Oprah Winfrey made a pretty penny selling Gustav Klimt‘s Portrait of Adele Bloch-Bauer II (1912) for $150 million in 2016, reports Katya Kazakina for Bloomberg. The buyer is allegedly an unidentified Chinese collector, who pulled the trigger on the purchase over the summer.
A noted art collector, Oprah originally purchased the painting, one of two portraits the Austrian artist painted of Adele Bloch-Bauer, at Christie’s in 2006 for $87.9 million. The work was sold by the subject’s heirs, after they won a drawn-out legal battle with the Austrian state museum over five Klimt canvases seized by the Nazis from Bloch-Bauer’s husband during World War II.
According to the artnet Price Database, Adele Bloch-Bauer II holds the artist’s record at auction for the 2006 sale. At the time, artnet News’s Eileen Kinsella reported on the competitive auction, which Winfrey won over the phone, noting that the winning “bidder entered the competition at $74 million—suggesting that he or she wanted it no matter how high the price went.”
The painting again made headlines in June 2016, when the Neue Galerie, also in New York, announced that the canvas would appear in its upcoming exhibition, “Klimt and the Women of Vienna’s Golden Age, 1900–1918,” an impressive assortment of portraits of the artist’s female patrons.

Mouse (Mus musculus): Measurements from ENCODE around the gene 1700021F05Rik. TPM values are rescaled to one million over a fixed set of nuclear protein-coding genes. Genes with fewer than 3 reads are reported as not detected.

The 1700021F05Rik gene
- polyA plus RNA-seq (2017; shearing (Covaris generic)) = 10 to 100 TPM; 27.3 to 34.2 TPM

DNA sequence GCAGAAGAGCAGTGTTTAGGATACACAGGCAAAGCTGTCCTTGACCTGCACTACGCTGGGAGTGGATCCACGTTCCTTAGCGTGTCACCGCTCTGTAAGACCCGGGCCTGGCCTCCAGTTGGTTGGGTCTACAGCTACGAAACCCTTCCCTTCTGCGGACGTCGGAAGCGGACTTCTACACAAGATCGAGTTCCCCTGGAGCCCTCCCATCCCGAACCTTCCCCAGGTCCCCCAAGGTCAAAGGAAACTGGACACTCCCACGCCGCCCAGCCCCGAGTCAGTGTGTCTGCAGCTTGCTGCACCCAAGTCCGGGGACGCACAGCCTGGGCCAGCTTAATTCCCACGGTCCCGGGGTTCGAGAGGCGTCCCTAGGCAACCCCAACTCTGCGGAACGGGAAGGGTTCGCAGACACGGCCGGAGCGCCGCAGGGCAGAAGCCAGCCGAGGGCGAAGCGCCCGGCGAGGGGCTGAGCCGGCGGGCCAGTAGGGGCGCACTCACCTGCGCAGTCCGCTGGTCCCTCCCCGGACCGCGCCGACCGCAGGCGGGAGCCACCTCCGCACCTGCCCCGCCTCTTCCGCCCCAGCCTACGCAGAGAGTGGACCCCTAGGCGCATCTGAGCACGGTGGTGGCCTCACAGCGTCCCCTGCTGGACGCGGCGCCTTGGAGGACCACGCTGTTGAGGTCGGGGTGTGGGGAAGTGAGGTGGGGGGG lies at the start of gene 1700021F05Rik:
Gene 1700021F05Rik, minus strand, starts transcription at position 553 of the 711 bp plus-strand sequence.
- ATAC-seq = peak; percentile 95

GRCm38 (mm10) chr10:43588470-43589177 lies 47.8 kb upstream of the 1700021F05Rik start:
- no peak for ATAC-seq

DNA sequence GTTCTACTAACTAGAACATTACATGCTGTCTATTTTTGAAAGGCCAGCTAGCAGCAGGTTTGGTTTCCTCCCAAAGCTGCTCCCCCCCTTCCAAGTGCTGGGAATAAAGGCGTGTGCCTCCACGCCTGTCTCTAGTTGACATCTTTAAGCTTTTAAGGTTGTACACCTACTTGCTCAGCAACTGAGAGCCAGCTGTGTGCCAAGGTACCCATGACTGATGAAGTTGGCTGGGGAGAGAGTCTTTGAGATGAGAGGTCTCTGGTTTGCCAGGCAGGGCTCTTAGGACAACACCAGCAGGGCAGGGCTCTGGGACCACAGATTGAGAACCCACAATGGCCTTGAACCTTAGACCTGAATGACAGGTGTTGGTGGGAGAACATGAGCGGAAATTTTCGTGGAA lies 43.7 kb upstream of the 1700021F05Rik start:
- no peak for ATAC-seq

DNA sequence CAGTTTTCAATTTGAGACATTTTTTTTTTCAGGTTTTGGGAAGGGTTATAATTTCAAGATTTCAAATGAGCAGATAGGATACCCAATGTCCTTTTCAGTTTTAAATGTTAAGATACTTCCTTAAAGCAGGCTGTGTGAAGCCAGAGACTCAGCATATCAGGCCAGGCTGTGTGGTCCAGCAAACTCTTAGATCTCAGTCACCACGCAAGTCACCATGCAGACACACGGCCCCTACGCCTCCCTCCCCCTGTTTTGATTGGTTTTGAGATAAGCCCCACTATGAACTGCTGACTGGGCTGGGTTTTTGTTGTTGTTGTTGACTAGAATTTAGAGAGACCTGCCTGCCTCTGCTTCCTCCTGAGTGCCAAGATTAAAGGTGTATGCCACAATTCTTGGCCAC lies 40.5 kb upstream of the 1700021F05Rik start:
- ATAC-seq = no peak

In the show, Adele Bloch-Bauer II was reunited with its more famous predecessor, Portrait of Adele Bloch-Bauer, which Neue Galerie co-founder Ronald Lauder bought for $135 million in a private sale, also in 2006. At the time, it was the most expensive painting ever sold. Both paintings had been displayed at the Belvedere Museum in Vienna prior to being returned to Bloch-Bauer’s descendants.
Bloomberg notes that another major Klimt painting, Water Serpents II, was sold in a private sale by Russian billionaire collector Dmitry Rybolovlev in November 2015. The canvas, priced at $170 million, also went to an Asian buyer.
But while both canvases may be heading East in the near future, the Neue Galerie recently announced the extension through April 17 of four of the loans from the “Women of Vienna’s Golden Age” show. In the meantime, you can catch Adele Bloch-Bauer II at the museum through July.
View the original article in Artnet News by clicking here.